GetPrimitiveArrayCritical vs GetByteArrayRegion: 140x slow-down using -Xcheck:jni and

Martin Buchholz martinrb at
Wed Mar 7 02:44:47 UTC 2018

Thanks Ian and Sherman for the excellent presentation and memories of
ancient efforts.

Yes, Sherman, I still have vague memory that attempts to touch any
implementation detail in this area was asking for trouble and someone would
complain.  I was happy to let you deal with those problems!

There's a continual struggle in the industry to enable more checking at
test time, and -Xcheck:jni does look like it should be possible to
routinely turn on for running all tests.  (Google tests run with a time
limit, and so any low-level performance regression immediately causes test
failures, for better or worse)

Our problem reduces to accessing a primitive array slice from native code.
The only way to get O(1) access is via GetPrimitiveArrayCritical, BUT when
it fails you have to pay for a copy of the entire array.  An obvious
solution is to introduce a slice variant GetPrimitiveArrayRegionCritical
that would only degrade to a copy of the slice.  Offhand that seems
relatively easy to implement though we would hold our noses at adding yet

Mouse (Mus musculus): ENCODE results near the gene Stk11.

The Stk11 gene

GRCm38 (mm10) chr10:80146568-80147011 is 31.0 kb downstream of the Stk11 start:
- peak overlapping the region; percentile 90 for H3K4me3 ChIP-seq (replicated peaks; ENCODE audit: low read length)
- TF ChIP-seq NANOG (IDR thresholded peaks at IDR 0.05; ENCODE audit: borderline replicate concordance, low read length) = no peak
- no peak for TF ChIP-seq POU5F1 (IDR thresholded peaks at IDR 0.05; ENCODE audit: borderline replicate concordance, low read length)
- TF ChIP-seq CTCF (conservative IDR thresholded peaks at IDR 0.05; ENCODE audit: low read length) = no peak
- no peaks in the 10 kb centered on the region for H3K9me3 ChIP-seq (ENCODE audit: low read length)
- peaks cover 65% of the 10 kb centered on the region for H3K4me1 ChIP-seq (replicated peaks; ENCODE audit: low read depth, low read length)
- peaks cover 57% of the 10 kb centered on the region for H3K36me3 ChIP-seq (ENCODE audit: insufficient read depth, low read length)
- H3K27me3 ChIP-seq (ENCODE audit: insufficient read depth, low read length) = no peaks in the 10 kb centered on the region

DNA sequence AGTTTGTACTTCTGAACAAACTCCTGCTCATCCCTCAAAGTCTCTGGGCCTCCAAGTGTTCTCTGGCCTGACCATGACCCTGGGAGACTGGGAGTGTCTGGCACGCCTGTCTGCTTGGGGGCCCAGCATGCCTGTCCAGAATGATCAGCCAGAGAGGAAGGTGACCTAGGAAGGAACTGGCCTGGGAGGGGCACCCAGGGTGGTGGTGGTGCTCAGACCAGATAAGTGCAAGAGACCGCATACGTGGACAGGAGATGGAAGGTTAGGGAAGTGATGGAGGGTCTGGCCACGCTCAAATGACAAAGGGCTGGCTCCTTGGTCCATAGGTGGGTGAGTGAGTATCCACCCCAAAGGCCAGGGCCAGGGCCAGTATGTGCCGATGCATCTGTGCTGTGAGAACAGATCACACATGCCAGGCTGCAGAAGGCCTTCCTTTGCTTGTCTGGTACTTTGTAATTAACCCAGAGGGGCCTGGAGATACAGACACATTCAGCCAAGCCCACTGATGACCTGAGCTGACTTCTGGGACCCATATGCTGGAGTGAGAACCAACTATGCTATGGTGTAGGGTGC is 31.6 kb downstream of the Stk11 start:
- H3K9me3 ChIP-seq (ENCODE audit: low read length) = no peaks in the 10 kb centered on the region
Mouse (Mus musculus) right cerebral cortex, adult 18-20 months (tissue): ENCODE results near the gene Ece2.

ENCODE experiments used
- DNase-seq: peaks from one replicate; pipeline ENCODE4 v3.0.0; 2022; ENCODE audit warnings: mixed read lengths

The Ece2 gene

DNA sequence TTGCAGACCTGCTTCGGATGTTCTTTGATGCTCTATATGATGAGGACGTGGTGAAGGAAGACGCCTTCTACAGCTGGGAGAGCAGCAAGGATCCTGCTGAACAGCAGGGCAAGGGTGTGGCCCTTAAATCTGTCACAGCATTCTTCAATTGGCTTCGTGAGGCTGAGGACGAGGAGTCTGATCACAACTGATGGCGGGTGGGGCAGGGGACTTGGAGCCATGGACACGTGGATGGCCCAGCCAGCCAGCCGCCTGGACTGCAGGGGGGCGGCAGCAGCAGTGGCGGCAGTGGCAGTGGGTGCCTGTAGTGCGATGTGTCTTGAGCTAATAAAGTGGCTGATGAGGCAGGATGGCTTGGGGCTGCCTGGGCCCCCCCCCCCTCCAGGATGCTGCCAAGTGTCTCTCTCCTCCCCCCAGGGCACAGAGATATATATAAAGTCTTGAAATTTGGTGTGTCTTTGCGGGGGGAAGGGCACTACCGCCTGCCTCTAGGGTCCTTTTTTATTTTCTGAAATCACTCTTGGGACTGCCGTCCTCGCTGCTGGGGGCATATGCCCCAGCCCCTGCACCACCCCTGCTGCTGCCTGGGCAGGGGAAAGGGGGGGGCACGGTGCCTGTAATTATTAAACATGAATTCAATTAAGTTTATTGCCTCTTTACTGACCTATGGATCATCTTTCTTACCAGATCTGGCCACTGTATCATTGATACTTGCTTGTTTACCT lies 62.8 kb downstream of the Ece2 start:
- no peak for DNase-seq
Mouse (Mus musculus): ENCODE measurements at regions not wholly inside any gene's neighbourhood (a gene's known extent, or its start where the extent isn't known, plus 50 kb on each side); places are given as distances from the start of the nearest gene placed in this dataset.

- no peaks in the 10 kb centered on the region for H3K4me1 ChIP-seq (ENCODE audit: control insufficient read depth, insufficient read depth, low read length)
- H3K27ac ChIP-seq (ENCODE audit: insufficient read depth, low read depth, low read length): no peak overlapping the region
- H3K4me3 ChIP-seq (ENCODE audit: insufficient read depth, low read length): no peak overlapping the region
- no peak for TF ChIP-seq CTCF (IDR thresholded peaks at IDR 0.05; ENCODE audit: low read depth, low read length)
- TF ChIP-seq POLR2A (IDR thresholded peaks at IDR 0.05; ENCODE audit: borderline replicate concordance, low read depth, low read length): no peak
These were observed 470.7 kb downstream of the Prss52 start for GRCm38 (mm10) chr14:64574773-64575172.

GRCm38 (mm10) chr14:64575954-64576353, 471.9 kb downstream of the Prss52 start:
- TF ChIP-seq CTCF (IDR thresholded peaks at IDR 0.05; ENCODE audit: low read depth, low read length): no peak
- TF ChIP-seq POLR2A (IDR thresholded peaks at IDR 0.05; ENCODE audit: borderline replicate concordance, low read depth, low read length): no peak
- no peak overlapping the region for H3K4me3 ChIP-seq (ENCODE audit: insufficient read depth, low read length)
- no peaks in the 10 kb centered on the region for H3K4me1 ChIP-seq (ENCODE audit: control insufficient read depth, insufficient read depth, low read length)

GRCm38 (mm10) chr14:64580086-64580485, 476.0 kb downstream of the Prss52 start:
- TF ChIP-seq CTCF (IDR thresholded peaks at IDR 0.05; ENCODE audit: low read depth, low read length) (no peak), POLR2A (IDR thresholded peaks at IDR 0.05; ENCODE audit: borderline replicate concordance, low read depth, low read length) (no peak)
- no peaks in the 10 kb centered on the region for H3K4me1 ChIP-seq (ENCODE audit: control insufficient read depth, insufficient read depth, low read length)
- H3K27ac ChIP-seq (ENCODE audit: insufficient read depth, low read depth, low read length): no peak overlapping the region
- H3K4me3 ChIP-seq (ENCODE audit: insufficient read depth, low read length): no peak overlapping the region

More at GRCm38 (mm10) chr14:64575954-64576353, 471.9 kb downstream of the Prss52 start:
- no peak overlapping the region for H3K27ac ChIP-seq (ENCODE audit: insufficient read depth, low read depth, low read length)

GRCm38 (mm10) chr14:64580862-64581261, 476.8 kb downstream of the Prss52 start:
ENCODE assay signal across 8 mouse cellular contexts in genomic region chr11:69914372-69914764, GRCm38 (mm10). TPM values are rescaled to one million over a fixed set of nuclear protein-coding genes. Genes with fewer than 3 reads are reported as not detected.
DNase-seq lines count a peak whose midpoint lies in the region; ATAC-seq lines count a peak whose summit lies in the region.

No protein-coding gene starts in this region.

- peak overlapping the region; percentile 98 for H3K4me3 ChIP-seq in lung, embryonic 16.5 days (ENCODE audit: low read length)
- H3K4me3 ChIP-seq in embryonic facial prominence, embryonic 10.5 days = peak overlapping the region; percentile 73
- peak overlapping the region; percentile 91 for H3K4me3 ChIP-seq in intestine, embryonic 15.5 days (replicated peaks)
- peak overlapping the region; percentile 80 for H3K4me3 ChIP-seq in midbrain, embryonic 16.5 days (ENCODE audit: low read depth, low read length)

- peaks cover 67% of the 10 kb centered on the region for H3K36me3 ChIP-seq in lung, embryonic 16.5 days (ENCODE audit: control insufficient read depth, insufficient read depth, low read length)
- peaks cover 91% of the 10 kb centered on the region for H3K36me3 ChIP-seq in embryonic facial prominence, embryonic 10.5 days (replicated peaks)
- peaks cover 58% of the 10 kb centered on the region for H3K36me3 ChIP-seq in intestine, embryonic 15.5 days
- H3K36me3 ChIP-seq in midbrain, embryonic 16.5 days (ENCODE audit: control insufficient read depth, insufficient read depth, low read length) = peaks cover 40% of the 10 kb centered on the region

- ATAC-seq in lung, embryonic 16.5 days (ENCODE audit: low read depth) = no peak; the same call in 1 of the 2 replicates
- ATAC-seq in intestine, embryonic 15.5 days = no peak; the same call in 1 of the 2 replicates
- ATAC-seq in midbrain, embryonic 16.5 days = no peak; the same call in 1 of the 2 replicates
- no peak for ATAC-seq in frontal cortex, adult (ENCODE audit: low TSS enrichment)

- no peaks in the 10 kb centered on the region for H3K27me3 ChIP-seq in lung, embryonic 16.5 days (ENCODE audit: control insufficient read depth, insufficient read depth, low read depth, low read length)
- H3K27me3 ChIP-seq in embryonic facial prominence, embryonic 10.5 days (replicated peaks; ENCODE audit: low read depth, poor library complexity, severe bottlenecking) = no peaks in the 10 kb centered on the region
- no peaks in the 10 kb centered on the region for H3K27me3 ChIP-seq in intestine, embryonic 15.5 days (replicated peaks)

more *Critical* functions to the JNI spec.  In spirit though it's a
straightforward generalization.

Implementing Deflater in pure Java seems very reasonable and we've had good
success with "nearby" code, but we likely cannot reuse the GNU Classpath

Thanks for pointing out
JDK-6311046: -Xcheck:jni should support checking of
which went into jdk8 in u40.

We can probably be smarter about choosing a better buffer size, e.g. in

Here's an idea:  In code like this
  try (DeflaterOutputStream dout = new DeflaterOutputStream(deflated)) {
     dout.write(inflated, 0, inflated.length);
when the DeflaterOutputStream is given an input that is clearly too large
for the current buffer size, reorganize internals dynamically to use a much
bigger buffer size.

It's possible (but hard work!) to adjust algorithms based on whether
critical array access is available.  It would be nice if we could get the
JVM to tell us (but it might depend, e.g. on the size of the array).

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